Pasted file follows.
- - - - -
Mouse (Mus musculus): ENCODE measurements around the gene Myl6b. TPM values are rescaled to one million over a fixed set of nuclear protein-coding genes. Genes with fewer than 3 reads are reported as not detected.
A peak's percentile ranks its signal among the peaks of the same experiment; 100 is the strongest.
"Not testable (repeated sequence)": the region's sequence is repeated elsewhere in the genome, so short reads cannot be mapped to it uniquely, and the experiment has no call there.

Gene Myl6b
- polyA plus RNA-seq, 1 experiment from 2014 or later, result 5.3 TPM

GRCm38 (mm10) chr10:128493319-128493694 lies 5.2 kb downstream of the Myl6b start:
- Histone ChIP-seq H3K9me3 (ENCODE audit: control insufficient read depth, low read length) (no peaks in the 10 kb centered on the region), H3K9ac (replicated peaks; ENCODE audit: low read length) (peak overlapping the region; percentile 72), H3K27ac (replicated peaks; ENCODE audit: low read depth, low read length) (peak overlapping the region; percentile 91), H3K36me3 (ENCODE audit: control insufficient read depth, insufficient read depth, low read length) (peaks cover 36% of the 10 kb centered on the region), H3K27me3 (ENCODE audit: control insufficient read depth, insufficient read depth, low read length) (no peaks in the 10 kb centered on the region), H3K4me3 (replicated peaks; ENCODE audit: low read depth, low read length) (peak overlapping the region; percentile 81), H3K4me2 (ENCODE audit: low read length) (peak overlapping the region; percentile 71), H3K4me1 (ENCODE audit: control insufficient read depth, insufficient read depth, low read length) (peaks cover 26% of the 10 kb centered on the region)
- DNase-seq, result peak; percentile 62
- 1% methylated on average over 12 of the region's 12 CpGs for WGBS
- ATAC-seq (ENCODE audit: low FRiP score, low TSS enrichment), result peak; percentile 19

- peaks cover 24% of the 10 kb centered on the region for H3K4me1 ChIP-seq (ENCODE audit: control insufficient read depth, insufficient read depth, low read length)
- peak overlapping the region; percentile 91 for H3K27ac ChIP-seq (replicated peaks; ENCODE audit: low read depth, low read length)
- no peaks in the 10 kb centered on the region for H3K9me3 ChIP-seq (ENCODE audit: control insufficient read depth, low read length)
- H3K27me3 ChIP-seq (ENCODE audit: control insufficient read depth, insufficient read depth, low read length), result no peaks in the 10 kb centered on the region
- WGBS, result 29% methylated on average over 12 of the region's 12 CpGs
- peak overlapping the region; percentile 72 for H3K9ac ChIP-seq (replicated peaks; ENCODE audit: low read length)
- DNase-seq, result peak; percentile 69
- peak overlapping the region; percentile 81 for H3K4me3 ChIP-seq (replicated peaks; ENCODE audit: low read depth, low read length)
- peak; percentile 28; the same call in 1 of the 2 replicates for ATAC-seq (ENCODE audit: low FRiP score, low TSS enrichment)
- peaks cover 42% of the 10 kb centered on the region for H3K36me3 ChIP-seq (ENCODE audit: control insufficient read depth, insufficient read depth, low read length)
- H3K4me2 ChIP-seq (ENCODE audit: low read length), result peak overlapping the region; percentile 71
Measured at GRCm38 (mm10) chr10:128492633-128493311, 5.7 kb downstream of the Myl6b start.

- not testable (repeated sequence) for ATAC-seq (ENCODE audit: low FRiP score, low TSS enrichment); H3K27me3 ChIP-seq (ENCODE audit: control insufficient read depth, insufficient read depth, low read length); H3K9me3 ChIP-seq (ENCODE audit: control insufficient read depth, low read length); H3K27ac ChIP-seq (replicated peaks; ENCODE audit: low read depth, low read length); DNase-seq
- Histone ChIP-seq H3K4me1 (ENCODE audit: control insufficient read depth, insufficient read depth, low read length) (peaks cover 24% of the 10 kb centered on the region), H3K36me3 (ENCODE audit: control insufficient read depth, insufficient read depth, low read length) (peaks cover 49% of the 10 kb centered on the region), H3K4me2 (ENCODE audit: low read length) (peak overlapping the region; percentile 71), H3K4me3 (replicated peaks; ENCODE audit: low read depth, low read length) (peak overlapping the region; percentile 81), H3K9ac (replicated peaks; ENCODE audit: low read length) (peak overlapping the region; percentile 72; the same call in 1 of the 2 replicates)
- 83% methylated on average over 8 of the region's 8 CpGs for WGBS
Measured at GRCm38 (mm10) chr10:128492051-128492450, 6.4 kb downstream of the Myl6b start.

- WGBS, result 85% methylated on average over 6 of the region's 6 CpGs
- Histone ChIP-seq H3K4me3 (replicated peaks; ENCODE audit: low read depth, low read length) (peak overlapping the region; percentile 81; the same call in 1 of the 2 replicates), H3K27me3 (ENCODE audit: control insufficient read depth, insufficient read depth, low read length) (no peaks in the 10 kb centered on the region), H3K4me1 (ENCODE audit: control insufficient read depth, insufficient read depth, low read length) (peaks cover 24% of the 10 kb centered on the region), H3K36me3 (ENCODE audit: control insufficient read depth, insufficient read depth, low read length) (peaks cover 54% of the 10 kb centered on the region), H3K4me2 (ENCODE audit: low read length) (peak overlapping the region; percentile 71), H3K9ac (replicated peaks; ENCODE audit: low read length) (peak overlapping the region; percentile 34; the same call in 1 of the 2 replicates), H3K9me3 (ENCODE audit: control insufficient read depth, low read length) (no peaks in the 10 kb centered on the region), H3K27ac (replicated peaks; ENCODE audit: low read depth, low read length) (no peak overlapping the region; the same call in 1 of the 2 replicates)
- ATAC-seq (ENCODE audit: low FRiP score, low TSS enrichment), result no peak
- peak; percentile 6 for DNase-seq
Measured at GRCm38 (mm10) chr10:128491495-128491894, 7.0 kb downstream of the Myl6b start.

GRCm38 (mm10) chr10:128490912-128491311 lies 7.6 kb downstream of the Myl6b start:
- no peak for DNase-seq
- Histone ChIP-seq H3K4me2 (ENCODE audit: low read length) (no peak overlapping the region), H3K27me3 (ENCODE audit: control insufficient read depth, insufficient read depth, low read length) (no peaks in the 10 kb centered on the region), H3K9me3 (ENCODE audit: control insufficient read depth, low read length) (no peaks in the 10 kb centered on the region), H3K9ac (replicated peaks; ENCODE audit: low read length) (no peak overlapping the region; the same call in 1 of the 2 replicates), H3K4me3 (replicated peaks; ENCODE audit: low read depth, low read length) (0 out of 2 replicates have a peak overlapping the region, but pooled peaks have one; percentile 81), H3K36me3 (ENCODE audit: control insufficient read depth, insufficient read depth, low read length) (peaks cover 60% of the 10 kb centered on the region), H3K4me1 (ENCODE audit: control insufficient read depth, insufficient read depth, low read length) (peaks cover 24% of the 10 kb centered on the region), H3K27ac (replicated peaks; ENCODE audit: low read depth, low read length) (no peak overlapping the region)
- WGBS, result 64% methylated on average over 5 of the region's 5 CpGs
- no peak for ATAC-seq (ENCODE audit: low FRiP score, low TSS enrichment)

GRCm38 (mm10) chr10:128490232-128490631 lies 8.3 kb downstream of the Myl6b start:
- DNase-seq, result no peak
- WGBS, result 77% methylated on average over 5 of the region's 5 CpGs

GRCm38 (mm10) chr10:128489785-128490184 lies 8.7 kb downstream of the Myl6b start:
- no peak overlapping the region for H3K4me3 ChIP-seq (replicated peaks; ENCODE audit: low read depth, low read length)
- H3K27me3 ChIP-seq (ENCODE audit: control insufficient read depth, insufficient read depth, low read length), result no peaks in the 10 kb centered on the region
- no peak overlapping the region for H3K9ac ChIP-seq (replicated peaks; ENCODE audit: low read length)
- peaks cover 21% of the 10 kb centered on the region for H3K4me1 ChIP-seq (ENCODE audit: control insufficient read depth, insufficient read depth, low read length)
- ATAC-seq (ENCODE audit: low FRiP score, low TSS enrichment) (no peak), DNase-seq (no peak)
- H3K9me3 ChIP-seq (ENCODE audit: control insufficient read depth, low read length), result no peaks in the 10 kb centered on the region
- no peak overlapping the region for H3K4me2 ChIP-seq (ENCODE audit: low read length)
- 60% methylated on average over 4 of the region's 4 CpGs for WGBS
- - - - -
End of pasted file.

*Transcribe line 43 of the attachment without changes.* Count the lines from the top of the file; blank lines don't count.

- no peak overlapping the region for H3K9ac ChIP-seq (replicated peaks; ENCODE audit: low read length)